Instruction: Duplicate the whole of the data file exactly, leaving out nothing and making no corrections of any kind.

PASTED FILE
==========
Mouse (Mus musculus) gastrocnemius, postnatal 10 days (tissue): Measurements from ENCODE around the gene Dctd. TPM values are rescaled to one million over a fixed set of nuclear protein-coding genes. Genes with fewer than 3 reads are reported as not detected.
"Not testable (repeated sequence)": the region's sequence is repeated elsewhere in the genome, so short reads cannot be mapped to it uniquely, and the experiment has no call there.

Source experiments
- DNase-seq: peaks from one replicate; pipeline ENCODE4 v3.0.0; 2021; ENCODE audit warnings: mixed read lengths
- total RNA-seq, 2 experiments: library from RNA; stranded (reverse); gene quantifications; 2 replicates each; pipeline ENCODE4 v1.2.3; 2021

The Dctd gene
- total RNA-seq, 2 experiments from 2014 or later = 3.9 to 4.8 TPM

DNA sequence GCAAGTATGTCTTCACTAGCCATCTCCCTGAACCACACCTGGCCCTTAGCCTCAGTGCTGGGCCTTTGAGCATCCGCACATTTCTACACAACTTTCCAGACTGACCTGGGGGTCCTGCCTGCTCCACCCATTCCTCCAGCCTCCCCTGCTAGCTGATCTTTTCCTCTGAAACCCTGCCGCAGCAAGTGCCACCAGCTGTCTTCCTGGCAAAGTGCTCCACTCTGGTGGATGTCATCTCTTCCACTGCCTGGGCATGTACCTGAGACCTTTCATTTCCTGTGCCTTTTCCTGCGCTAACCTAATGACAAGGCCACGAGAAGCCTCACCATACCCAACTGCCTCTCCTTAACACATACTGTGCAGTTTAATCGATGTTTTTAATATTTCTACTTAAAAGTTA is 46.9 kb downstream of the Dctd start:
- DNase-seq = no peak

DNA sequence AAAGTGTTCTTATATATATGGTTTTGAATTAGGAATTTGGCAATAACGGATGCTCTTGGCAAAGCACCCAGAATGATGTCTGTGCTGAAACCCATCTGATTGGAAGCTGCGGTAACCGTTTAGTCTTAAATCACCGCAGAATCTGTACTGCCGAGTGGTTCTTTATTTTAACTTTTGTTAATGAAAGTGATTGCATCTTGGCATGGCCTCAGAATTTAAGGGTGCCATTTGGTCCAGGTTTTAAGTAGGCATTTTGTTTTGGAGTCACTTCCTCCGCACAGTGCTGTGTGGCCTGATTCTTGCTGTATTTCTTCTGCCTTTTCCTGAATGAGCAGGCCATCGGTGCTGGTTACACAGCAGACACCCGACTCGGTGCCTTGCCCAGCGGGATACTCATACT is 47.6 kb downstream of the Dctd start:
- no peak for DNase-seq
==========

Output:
Mouse (Mus musculus) gastrocnemius, postnatal 10 days (tissue): Measurements from ENCODE around the gene Dctd. TPM values are rescaled to one million over a fixed set of nuclear protein-coding genes. Genes with fewer than 3 reads are reported as not detected.
"Not testable (repeated sequence)": the region's sequence is repeated elsewhere in the genome, so short reads cannot be mapped to it uniquely, and the experiment has no call there.

Source experiments
- DNase-seq: peaks from one replicate; pipeline ENCODE4 v3.0.0; 2021; ENCODE audit warnings: mixed read lengths
- total RNA-seq, 2 experiments: library from RNA; stranded (reverse); gene quantifications; 2 replicates each; pipeline ENCODE4 v1.2.3; 2021

The Dctd gene
- total RNA-seq, 2 experiments from 2014 or later = 3.9 to 4.8 TPM

DNA sequence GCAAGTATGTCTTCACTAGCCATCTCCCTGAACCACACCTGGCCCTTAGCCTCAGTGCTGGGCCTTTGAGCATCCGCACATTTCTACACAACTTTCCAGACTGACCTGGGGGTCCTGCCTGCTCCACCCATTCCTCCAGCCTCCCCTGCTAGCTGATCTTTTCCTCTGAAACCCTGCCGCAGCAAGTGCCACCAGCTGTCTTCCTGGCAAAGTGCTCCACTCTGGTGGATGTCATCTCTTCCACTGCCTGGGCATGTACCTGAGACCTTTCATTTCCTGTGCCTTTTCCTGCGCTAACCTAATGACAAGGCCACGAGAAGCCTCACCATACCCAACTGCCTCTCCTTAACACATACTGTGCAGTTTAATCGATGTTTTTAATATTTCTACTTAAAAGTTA is 46.9 kb downstream of the Dctd start:
- DNase-seq = no peak

DNA sequence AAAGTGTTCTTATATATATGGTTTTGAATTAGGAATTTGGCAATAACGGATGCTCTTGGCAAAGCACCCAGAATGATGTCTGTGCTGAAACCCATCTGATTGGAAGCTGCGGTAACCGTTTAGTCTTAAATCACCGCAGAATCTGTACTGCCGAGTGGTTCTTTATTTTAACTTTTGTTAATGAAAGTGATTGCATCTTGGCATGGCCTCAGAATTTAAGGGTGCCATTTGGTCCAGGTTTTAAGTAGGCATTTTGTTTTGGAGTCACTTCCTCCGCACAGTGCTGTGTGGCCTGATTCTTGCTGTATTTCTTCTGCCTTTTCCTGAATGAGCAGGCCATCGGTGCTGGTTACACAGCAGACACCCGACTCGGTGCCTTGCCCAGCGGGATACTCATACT is 47.6 kb downstream of the Dctd start:
- no peak for DNase-seq